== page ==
National Treasury reported that the submission from BASA is under consideration and possibly resolvable outside of the ambit of the primary legislation. The National Treasury and the SARB met with BASA as directed by the Committee. National Treasury will publish a draft preliminary Standard, on the termination rights of agreements, in the form of a discussion document. Such publication will address the concern raised by BASA.
5.1Clarity on specific definitions
The Committee noted the stakeholders’ concerns that certain definitions in the Bill are unclear, vague and confusing and that there are some consistencies in the proposed amendments. These include the omission of the definition of “resolution” in the Bill, clearly defining the meaning of “financial stability”, protection of interests of depositors and provision of the definition and precise criterion of designated institutions.
5.2Deposit Insurance Scheme
The Committee noted that, according to the submissions made, the proposed amendments in the Bill would not remove the moral hazard that might be created by insurance and government bail-outs; does not stipulate which creditors are covered in the Deposit Insurance Scheme and the value creditors can claim in the event of the Bank or the designated institution in liquidation and that the amendments to the FSRA will allow Banks to pass insurance costs on to customers.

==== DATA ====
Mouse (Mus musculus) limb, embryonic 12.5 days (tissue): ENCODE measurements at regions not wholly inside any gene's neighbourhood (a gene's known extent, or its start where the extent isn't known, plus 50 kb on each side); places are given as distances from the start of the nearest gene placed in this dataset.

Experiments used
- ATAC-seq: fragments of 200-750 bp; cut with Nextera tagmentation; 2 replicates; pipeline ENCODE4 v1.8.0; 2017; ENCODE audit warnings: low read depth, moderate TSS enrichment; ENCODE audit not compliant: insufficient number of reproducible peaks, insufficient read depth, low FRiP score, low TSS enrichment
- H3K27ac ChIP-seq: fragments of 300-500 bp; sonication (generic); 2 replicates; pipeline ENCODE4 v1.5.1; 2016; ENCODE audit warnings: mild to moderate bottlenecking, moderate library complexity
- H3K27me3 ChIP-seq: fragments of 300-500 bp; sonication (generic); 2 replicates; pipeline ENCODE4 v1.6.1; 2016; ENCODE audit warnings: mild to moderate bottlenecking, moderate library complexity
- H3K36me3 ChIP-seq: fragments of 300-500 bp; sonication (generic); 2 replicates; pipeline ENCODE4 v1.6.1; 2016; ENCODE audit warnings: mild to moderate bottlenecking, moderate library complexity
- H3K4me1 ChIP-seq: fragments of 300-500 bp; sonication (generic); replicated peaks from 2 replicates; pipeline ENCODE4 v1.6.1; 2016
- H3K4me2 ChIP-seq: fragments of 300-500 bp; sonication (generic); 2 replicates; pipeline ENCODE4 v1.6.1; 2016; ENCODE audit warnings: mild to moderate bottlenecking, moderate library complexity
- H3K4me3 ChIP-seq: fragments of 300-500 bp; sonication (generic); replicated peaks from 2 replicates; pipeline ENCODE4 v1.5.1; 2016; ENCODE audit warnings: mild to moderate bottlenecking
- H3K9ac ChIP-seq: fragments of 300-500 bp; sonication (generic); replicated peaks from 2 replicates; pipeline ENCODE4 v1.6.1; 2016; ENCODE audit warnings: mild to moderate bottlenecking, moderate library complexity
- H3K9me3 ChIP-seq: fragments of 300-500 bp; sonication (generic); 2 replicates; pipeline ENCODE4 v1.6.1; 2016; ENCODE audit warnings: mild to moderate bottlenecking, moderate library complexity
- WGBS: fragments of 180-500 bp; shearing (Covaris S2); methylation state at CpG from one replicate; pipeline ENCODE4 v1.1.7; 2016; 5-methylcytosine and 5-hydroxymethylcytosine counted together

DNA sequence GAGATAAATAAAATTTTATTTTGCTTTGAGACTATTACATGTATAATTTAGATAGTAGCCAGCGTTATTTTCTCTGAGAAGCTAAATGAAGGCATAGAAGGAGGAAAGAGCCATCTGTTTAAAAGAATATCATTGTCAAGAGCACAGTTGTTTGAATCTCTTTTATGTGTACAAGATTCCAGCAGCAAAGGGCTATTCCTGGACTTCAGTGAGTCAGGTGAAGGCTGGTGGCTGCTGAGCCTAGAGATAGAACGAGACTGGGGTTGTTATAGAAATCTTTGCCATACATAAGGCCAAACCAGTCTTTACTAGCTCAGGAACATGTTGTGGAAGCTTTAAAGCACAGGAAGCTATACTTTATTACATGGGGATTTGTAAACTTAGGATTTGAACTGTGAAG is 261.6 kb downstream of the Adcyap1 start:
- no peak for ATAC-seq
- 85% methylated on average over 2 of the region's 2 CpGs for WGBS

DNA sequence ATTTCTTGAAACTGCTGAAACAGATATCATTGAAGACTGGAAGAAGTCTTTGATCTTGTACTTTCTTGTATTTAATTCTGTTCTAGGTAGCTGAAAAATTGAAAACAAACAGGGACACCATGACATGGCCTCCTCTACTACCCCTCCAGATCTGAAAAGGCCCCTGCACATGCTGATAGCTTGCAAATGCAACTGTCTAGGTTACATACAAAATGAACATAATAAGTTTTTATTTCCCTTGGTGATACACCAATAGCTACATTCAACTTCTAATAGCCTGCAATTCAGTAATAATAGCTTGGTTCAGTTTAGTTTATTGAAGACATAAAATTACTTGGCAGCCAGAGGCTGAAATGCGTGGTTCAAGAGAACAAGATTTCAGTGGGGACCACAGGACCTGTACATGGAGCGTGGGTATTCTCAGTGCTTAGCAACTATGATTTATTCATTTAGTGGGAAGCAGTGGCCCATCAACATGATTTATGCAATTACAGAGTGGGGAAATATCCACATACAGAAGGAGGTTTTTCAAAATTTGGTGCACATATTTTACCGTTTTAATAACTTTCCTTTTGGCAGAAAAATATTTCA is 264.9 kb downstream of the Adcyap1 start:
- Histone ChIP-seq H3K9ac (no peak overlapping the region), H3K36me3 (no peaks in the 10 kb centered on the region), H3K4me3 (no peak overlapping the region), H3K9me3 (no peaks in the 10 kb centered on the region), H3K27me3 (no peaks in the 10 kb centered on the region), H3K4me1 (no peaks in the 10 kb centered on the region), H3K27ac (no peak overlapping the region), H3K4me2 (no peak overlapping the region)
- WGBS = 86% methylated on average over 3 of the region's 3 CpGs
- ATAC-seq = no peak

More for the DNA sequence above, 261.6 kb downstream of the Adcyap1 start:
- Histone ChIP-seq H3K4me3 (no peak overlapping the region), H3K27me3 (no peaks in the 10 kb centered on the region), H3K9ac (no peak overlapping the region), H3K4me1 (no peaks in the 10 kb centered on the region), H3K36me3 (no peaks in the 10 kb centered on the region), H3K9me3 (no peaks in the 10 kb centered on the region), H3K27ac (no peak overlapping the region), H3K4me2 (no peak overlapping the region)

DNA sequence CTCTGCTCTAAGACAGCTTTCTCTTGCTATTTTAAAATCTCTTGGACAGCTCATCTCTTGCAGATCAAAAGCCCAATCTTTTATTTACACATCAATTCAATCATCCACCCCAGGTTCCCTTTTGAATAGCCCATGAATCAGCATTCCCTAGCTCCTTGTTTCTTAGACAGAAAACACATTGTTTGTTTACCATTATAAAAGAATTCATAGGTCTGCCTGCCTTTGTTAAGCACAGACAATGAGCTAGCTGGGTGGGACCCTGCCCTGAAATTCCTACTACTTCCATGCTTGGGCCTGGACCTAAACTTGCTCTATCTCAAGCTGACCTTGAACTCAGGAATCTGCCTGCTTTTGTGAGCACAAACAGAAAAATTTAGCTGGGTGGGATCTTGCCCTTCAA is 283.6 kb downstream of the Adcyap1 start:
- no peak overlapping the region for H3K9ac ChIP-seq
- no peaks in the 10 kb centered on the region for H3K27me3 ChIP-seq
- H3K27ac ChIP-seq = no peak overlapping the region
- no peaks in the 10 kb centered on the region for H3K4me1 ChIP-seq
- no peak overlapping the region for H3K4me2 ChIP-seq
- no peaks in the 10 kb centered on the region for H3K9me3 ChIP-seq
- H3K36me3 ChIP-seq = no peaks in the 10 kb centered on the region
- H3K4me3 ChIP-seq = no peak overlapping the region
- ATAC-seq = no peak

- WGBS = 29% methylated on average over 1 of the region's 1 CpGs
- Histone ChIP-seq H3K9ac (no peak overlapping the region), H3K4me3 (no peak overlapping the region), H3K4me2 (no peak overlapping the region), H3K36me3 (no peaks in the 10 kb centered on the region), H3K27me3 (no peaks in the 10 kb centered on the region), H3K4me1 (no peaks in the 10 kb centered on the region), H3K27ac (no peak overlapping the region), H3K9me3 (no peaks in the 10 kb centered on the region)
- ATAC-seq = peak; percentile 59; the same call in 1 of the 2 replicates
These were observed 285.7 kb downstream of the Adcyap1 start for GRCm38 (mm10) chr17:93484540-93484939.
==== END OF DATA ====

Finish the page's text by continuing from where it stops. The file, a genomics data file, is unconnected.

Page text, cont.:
We noted the issues raised on the proposed amendments of the Bill to create a ranking of creditors, which include the belief that the ranking of claims for creditors was wrong, immoral and in contravention of the Constitution and that the Bill does not define creditors who might bear losses first or mention which creditors are able to properly assess their investment risks or benefited from profits.
5.4Powers of the South African SARB
The Committee observed wide ranging concerns on the powers that the proposed amendments in the Bill afford the SARB. The issues raised include the subjective discretion that the Bill gives to the SARB in some instances, which violates the Rule of law; the fact that SARB’s sweeping powers can fail, just as a resolution can fail; and that in its current form, the Bill is vague and that it is unclear what the SARB would seek to achieve in the interest of both the designated institution and its affected creditors.
5.5Responses to issues raised by stakeholders